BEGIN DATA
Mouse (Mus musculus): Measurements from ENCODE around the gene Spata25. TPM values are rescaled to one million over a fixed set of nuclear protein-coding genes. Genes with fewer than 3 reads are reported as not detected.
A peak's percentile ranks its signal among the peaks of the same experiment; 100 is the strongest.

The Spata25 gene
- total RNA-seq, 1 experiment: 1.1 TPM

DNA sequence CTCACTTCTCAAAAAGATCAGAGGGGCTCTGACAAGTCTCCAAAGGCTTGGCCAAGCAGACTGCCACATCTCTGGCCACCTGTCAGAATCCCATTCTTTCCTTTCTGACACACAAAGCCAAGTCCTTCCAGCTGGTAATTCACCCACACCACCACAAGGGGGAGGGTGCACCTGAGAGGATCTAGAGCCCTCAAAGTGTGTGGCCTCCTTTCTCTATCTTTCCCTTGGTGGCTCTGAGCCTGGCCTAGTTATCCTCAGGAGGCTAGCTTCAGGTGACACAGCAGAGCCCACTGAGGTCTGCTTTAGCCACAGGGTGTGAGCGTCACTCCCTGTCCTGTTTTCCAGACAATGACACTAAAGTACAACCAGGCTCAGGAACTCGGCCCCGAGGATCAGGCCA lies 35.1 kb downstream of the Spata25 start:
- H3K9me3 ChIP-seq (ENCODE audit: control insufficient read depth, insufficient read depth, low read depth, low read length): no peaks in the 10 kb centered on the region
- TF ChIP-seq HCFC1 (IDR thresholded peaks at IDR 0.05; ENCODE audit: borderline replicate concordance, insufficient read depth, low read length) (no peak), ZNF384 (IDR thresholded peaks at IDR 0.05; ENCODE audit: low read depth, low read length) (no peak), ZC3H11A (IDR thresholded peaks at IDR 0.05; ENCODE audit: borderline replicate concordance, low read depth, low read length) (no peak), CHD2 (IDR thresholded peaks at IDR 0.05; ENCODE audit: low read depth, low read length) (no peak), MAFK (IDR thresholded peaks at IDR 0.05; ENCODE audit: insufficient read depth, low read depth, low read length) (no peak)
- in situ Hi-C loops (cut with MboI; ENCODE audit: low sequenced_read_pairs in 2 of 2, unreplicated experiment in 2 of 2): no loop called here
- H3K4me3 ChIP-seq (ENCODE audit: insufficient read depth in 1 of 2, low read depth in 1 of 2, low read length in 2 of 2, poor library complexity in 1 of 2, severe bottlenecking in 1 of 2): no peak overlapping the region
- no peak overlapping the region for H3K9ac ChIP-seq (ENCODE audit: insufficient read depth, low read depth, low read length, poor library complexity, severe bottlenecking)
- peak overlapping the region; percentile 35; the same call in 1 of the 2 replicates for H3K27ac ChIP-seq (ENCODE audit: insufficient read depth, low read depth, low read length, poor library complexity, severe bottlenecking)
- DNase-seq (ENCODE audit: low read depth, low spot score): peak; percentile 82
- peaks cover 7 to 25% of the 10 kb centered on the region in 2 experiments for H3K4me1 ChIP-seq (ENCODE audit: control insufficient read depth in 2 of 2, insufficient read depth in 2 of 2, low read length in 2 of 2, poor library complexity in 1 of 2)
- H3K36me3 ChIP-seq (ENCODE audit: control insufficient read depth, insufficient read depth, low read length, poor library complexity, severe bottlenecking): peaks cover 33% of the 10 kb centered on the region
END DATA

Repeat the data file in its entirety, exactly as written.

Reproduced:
Mouse (Mus musculus): Measurements from ENCODE around the gene Spata25. TPM values are rescaled to one million over a fixed set of nuclear protein-coding genes. Genes with fewer than 3 reads are reported as not detected.
A peak's percentile ranks its signal among the peaks of the same experiment; 100 is the strongest.

The Spata25 gene
- total RNA-seq, 1 experiment: 1.1 TPM

DNA sequence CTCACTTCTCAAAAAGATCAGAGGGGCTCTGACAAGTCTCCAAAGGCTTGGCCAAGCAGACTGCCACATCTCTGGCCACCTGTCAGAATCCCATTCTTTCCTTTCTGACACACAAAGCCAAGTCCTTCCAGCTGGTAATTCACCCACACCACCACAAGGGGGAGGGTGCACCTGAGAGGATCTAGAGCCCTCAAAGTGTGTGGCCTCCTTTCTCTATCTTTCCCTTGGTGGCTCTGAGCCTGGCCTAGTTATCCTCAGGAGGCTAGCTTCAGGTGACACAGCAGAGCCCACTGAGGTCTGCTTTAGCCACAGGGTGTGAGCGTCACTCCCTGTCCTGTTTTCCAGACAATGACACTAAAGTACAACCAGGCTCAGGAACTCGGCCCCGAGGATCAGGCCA lies 35.1 kb downstream of the Spata25 start:
- H3K9me3 ChIP-seq (ENCODE audit: control insufficient read depth, insufficient read depth, low read depth, low read length): no peaks in the 10 kb centered on the region
- TF ChIP-seq HCFC1 (IDR thresholded peaks at IDR 0.05; ENCODE audit: borderline replicate concordance, insufficient read depth, low read length) (no peak), ZNF384 (IDR thresholded peaks at IDR 0.05; ENCODE audit: low read depth, low read length) (no peak), ZC3H11A (IDR thresholded peaks at IDR 0.05; ENCODE audit: borderline replicate concordance, low read depth, low read length) (no peak), CHD2 (IDR thresholded peaks at IDR 0.05; ENCODE audit: low read depth, low read length) (no peak), MAFK (IDR thresholded peaks at IDR 0.05; ENCODE audit: insufficient read depth, low read depth, low read length) (no peak)
- in situ Hi-C loops (cut with MboI; ENCODE audit: low sequenced_read_pairs in 2 of 2, unreplicated experiment in 2 of 2): no loop called here
- H3K4me3 ChIP-seq (ENCODE audit: insufficient read depth in 1 of 2, low read depth in 1 of 2, low read length in 2 of 2, poor library complexity in 1 of 2, severe bottlenecking in 1 of 2): no peak overlapping the region
- no peak overlapping the region for H3K9ac ChIP-seq (ENCODE audit: insufficient read depth, low read depth, low read length, poor library complexity, severe bottlenecking)
- peak overlapping the region; percentile 35; the same call in 1 of the 2 replicates for H3K27ac ChIP-seq (ENCODE audit: insufficient read depth, low read depth, low read length, poor library complexity, severe bottlenecking)
- DNase-seq (ENCODE audit: low read depth, low spot score): peak; percentile 82
- peaks cover 7 to 25% of the 10 kb centered on the region in 2 experiments for H3K4me1 ChIP-seq (ENCODE audit: control insufficient read depth in 2 of 2, insufficient read depth in 2 of 2, low read length in 2 of 2, poor library complexity in 1 of 2)
- H3K36me3 ChIP-seq (ENCODE audit: control insufficient read depth, insufficient read depth, low read length, poor library complexity, severe bottlenecking): peaks cover 33% of the 10 kb centered on the region